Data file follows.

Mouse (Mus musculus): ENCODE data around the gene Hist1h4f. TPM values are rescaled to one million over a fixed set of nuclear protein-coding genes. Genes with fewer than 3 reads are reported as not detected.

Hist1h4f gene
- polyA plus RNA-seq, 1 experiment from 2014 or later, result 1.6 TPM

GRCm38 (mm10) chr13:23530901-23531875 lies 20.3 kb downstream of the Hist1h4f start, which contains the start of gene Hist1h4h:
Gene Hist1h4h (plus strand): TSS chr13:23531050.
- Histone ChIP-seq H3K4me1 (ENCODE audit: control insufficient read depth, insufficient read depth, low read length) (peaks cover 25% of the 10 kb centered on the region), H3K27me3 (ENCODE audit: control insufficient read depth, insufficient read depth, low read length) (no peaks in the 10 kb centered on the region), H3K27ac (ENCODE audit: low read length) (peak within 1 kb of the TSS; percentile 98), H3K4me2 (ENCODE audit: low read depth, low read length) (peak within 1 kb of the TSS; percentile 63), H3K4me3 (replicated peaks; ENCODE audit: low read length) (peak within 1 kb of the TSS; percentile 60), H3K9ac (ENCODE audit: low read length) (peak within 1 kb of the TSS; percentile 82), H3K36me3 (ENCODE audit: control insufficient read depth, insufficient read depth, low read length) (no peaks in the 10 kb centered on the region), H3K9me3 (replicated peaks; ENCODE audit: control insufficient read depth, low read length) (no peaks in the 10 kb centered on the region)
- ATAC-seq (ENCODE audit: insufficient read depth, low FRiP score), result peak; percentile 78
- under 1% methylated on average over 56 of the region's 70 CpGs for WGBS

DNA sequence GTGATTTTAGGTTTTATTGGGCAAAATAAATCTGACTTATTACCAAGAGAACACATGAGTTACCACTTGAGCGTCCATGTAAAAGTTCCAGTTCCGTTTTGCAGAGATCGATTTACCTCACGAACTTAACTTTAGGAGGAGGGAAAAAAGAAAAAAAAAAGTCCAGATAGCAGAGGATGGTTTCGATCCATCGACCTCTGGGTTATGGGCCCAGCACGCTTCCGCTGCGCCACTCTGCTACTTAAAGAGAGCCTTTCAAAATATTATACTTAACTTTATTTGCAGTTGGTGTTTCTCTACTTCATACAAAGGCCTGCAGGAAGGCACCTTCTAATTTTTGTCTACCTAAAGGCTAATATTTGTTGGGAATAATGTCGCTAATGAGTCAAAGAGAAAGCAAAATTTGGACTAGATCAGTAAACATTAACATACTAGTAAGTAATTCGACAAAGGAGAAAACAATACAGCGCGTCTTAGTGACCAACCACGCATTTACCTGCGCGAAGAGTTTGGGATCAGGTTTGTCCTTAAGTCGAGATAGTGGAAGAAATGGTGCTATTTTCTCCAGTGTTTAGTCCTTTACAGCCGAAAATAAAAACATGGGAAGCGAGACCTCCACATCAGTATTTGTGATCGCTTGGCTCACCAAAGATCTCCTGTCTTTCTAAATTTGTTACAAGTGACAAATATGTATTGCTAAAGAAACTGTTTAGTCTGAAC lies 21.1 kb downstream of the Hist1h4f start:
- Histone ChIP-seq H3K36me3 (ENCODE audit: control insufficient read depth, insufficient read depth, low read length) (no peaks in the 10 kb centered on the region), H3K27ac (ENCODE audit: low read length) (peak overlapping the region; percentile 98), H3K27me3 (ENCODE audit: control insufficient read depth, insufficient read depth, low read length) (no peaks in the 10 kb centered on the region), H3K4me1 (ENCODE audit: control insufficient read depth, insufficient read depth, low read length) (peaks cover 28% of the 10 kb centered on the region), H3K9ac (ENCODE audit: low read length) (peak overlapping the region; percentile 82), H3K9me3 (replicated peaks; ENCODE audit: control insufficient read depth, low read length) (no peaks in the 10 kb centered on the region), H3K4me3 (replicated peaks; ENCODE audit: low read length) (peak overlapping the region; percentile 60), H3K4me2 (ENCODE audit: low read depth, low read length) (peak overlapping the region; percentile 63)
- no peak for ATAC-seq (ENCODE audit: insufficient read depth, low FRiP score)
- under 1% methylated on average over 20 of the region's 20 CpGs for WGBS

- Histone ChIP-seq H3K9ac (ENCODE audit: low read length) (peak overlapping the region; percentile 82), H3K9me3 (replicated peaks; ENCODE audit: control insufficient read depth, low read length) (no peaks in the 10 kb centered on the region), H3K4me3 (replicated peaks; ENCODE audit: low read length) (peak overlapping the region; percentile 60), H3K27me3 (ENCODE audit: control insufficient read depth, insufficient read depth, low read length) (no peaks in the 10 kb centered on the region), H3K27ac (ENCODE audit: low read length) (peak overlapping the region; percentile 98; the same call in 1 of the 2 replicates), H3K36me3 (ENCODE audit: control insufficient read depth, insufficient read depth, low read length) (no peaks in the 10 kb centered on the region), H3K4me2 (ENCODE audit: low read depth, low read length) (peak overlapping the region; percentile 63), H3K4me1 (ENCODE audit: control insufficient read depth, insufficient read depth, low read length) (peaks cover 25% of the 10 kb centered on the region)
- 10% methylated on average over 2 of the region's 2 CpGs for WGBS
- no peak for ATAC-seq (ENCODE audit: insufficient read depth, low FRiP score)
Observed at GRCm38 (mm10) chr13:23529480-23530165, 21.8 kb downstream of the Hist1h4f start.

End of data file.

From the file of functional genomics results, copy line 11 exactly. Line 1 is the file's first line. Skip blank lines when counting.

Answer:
- no peak for ATAC-seq (ENCODE audit: insufficient read depth, low FRiP score)